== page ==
Duran’s Duran’s notable durability is down to a winning combination of their brilliant launch manifesto (“To be The Velvet Underground, produced by Giorgio Moroder”), a nuanced songwriting skill that has stayed one step ahead of the zeitgeist, and the genius timing that made them the biggest band in the world. Luck might have played its part, but lengthy careers such as theirs rarely sustain on lightweight substance alone.
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While the band’s line-up has fractured and reformed over time, the core professional bond of founders John Taylor, on guitar, and keyboardist Nick Rhodes has endured, while the group’s determined fanbase has now crowned Duran Duran the 80s heritage band it’s still cool to celebrate, with an awesome live reputation ensuring their continued success.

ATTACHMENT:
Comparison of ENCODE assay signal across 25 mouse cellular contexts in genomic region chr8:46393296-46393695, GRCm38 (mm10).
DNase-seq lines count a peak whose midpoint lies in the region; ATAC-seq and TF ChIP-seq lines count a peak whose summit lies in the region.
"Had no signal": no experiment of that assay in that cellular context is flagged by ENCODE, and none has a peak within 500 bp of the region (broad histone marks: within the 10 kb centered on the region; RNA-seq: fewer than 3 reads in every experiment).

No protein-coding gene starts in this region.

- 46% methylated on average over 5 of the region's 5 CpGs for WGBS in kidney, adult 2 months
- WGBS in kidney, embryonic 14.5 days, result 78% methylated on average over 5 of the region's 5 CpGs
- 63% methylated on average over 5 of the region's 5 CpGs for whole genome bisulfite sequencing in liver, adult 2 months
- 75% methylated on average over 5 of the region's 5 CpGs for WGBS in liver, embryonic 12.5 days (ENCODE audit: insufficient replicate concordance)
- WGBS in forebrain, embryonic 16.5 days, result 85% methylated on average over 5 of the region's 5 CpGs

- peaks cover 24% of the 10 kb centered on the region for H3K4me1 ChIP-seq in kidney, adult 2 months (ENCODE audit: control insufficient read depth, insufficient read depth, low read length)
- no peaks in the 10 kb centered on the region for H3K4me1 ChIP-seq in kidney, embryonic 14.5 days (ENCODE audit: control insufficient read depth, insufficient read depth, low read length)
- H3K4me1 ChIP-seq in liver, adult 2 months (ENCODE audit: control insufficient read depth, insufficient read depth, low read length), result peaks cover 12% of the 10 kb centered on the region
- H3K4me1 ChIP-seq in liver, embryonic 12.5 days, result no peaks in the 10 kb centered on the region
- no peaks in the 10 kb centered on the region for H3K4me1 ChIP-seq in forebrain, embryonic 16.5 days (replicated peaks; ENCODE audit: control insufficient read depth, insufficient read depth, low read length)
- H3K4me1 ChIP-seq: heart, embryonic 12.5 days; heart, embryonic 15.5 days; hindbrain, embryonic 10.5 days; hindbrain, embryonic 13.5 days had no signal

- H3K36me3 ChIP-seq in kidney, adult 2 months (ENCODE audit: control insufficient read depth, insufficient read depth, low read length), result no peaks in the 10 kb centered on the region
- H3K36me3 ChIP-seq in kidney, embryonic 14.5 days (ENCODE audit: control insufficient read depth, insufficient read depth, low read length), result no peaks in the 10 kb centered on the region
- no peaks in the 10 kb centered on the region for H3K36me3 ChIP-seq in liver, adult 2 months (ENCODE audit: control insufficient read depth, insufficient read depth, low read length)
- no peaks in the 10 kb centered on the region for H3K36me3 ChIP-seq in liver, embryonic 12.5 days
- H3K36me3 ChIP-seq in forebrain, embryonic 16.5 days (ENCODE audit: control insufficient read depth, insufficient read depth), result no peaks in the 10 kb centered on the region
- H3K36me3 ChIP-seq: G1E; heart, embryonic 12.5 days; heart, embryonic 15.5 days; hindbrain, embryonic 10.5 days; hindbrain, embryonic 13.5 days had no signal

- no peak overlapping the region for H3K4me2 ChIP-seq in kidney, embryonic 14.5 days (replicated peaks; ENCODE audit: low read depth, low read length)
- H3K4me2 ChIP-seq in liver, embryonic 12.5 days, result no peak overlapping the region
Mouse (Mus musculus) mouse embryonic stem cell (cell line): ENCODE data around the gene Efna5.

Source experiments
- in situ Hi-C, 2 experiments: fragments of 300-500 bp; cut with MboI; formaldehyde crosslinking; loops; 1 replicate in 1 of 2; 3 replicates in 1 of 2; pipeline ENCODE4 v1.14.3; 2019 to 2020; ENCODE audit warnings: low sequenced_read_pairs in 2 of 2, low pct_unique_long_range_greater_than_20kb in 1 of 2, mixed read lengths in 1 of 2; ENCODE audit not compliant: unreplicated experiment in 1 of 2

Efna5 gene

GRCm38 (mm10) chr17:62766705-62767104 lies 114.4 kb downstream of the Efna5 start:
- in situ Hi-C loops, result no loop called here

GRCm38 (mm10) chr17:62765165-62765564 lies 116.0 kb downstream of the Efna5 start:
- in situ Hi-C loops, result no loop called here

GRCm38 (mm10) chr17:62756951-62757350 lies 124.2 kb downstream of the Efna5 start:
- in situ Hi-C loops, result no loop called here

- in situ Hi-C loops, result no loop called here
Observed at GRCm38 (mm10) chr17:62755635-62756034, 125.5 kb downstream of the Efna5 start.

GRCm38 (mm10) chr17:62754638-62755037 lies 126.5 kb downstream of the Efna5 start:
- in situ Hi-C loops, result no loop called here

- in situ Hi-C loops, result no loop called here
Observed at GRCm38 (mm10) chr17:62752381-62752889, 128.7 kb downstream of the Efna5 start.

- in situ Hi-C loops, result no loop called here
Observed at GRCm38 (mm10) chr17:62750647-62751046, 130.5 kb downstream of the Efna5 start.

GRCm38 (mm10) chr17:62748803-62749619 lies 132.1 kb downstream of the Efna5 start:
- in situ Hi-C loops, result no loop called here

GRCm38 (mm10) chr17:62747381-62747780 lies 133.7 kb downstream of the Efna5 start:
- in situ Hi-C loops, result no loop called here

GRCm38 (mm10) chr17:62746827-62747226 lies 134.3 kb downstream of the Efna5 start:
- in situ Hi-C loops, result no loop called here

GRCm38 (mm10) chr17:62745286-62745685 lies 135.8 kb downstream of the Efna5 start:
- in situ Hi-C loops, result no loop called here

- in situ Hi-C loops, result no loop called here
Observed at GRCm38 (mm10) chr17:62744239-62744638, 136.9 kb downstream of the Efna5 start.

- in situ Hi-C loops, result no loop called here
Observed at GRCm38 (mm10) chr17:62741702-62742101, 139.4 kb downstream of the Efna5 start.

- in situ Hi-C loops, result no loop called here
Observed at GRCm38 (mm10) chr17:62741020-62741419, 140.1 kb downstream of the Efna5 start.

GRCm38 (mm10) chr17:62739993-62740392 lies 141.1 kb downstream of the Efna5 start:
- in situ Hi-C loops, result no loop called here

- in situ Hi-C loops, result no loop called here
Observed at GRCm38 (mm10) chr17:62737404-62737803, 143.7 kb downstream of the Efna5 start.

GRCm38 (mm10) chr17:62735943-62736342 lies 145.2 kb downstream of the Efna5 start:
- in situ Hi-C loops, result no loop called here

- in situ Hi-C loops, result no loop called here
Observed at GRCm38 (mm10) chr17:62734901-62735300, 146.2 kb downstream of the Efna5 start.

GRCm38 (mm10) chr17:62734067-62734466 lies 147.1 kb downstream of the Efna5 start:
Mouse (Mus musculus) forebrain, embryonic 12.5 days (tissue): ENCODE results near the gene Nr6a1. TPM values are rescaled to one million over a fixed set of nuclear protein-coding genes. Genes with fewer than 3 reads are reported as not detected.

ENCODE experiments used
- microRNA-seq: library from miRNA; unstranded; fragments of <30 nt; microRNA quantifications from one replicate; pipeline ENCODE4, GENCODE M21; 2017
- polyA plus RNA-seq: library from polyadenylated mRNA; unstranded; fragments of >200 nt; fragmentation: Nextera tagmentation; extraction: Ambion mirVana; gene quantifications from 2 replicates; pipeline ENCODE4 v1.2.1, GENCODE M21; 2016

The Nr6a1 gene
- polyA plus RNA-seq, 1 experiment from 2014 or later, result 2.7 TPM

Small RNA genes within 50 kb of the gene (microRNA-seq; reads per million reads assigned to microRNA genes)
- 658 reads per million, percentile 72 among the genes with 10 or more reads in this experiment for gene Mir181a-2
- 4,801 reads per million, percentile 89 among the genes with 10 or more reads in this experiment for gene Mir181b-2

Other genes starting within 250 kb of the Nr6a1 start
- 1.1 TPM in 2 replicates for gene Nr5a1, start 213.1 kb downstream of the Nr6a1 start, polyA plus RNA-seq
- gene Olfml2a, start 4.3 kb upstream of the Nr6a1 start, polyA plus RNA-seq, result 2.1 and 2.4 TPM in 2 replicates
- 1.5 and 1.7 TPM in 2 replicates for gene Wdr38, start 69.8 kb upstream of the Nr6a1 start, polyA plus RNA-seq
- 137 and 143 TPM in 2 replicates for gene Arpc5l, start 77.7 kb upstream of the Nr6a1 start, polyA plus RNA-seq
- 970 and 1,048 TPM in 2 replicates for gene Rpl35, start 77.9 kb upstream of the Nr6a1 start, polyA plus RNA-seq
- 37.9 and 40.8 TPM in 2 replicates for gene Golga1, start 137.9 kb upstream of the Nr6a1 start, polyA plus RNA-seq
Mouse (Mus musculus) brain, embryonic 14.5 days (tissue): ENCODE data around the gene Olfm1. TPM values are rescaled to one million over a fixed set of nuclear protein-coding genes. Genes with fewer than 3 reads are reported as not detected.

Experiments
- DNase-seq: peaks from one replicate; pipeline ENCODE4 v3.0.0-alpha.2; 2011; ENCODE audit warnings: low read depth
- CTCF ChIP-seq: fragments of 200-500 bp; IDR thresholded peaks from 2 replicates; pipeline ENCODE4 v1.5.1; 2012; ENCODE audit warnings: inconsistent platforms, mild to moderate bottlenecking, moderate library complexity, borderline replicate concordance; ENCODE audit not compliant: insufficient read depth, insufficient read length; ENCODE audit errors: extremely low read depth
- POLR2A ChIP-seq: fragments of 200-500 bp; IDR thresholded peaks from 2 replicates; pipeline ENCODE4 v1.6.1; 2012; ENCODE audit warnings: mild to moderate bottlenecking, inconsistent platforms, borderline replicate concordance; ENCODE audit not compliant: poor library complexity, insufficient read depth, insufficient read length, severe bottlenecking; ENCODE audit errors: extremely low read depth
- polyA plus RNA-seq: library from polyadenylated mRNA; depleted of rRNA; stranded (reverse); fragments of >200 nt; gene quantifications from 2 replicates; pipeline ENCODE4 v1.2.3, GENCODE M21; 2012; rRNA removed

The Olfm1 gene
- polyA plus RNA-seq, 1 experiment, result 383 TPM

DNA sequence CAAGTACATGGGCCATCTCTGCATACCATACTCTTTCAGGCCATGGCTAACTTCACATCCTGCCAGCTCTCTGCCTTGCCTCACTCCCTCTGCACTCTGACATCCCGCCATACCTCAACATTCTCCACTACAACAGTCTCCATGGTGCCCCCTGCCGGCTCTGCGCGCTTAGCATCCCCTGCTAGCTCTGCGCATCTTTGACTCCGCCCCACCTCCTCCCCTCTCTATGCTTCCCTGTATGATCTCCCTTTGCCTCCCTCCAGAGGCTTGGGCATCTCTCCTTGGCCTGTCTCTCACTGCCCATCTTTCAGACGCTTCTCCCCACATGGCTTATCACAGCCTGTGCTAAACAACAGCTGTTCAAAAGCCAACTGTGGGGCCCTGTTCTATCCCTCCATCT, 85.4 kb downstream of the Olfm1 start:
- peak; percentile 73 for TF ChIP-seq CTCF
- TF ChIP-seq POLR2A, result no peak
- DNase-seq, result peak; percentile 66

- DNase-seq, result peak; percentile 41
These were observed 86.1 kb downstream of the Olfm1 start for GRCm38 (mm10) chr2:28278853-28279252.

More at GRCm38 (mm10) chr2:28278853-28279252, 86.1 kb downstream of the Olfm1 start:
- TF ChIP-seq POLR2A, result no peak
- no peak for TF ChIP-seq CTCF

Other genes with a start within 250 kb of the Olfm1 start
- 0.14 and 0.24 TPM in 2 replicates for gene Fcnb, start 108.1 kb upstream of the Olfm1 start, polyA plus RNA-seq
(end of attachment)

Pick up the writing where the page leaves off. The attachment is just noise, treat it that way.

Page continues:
Even so, those albums keep coming, with 2021’s Future Past earning the Birmingham, England, group some of the strongest reviews of their career. That said, little can compete with the halcyon era of the band’s imperial peak – a glorious 36-month run that built gradually alongside the newly launched MTV channel and arguably came to a close with the band’s performance at the Philadelphia leg of July 1985’s Live Aid concert.